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2010 in pictures by the New York Times

2010 in pictures by the New York Times

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Some amazing photographic work in this slideshow by the New York  Times of some of  its best pictures of 2010. Some truly powerful pictorial statements.
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Norman Spector’s column pulled

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Globe and Mail columnist Norman Spector takes a swipe at major media in his blog with a posting about his G&M column on Stephen and Laureen Harper being pulled from the website.

An excerpt: “For my part, after considering these and a couple of other suggestions forwarded to me privately, I’m still of the opinion that the deleted piece best explains why the prime minister and his staff decided to have Ms Harper join the CTV year-ender in the last segment.”
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Maclean’s subsidy questioned after “Too Asian?” headline

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After Maclean’s magazine’s headline “Too Asian?” on an article about Canadian universities provoked a public uproar, Senator Vivienne Poy wrote to Heritage Minister James Moore this month suggesting the government should take away the magazine’s $1.5-million annual subsidy.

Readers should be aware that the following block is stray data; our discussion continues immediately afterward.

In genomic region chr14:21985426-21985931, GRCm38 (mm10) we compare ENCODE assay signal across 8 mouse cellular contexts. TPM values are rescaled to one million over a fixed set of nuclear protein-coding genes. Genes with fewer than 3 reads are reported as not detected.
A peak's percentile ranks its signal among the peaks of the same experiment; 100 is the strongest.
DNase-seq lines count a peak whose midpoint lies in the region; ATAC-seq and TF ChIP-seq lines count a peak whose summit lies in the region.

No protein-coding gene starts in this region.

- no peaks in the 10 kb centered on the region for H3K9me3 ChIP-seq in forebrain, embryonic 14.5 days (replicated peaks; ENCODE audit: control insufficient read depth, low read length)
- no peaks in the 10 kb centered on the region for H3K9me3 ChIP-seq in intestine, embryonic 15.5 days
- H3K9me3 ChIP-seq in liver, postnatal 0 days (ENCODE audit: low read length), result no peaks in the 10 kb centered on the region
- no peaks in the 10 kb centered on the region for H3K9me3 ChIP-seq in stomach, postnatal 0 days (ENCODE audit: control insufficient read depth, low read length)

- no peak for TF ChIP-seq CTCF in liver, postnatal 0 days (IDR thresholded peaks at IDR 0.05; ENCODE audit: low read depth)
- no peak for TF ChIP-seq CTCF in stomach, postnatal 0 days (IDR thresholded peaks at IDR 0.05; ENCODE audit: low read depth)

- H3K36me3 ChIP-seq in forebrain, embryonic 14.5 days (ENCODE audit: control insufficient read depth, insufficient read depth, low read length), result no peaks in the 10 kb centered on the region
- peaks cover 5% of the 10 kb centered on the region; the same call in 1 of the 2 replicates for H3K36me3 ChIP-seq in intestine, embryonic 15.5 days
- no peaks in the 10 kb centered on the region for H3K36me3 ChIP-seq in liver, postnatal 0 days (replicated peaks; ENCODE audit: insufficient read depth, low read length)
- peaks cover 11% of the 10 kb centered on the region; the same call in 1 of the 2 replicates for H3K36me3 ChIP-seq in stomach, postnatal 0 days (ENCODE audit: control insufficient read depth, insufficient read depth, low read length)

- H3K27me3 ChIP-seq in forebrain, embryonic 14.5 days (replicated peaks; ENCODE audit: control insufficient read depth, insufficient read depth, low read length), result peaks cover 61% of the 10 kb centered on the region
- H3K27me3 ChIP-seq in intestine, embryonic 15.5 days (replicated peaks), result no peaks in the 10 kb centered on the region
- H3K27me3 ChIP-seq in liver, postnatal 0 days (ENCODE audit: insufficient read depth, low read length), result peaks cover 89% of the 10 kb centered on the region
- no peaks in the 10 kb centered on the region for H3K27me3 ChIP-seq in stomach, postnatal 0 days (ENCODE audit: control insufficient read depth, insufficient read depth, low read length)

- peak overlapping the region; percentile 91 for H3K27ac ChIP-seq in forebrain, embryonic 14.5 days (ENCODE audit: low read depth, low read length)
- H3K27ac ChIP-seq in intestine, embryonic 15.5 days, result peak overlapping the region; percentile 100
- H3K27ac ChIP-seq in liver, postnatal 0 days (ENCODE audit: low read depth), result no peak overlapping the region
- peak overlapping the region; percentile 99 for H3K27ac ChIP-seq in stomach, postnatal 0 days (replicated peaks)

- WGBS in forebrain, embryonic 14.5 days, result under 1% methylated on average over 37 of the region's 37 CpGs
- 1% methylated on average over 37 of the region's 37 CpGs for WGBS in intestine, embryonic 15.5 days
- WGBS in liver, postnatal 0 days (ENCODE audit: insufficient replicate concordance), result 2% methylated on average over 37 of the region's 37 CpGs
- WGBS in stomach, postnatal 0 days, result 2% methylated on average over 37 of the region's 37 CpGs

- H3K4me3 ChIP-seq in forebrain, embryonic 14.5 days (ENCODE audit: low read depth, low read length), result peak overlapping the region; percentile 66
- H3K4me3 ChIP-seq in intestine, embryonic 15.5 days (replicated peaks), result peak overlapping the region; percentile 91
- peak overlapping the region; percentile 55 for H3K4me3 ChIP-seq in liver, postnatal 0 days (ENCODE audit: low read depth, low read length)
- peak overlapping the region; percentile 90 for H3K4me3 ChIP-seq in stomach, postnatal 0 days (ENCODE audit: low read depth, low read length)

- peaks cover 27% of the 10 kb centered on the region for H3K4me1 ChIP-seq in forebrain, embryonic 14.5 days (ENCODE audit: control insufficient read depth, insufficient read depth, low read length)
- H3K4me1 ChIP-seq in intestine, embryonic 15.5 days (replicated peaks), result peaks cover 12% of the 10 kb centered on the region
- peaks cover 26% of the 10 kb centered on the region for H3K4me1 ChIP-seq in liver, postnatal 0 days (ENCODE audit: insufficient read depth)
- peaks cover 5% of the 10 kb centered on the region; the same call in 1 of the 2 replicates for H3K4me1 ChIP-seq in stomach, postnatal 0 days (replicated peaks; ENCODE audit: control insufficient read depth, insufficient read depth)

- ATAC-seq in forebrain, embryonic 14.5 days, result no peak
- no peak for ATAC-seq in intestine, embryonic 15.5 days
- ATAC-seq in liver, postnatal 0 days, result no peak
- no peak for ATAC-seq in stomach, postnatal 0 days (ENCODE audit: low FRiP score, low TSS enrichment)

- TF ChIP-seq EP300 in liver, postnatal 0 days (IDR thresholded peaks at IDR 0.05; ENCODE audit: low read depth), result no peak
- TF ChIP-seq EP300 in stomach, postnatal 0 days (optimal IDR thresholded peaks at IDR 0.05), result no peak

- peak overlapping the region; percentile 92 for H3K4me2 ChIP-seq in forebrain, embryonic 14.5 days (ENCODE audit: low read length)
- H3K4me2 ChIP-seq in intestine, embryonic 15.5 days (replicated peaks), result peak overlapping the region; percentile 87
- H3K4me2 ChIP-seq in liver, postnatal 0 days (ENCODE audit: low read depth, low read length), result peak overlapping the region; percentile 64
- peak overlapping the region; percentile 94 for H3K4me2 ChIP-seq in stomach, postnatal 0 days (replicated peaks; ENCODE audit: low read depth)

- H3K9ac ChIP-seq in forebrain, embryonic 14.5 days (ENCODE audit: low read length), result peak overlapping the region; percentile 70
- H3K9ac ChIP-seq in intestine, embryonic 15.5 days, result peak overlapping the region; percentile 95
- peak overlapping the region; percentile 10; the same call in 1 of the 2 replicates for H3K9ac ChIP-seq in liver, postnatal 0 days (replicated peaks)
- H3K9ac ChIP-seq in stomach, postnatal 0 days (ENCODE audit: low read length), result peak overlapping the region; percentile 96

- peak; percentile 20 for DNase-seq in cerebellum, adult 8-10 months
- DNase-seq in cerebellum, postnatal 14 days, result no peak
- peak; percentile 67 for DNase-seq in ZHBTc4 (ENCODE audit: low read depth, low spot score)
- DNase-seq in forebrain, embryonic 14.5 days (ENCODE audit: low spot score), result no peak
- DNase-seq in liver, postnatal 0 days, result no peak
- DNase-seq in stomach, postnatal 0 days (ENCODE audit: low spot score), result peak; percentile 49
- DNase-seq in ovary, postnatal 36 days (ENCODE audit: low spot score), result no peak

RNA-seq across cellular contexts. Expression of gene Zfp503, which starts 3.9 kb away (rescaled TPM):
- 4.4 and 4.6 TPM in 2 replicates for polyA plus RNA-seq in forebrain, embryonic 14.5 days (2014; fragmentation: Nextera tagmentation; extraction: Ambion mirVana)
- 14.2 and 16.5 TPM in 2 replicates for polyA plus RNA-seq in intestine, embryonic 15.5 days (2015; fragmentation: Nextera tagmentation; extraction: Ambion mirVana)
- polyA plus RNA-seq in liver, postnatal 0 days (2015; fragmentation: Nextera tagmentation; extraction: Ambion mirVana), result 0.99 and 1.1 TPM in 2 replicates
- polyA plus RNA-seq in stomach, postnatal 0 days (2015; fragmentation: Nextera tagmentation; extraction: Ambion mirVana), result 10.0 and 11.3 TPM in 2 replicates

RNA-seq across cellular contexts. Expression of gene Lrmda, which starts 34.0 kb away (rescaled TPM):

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Journalistes héros romanesques

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Les médias québécois qui ont marqué les esprits cette année sont ceux qui ont consacré des ressources à l'enquête journalistique. Tout au long de l'année, vous avez suivi les enquêteurs de La Presse et Radio-Canada dans les méandres de l'industrie de la construction vous croyant parfois en pleine fiction? Vous n'êtes pas seuls. Les journalistes ont en effet inspiré de nombreux romanciers et cinéastes.

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Idée – Les dangers des politiques de communications

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Ainsi, la ville de Caraquet modifie sa politique de communication avec les médias. Les journalistes pourront aborder plus d’un sujet lors d’une rencontre avec le maire ou les autorités municipales.

Il s’agit d’une bien mince victoire pour les journalistes qui couvrent la scène municipale. Après tout, un rempart persiste toujours entre les politiciens et les journalistes : ils devront toujours passer par la secrétaire municipale adjointe pour obtenir une entrevue. Le maire de Caraquet, Antoine Landry, a quand même promis une certaine ouverture en étant moins restrictif.

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Matthew Besner: The Gazette sensationnaliste?

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Le quotidien The
Gazette
a diffusé hier sur Internet une vidéo montrant des
policiers entourant le corps de Matthew Besner, ce jeune homme
retrouvé mort hier matin sur la berge du canal Lachine. Tournée
d’assez loin, la vidéo permet de voir les enquêteurs retourner le
cadavre. Il n’est pas encore recouvert d’un linge orange comme sur
les photos qui ont été diffusées par plusieurs médias.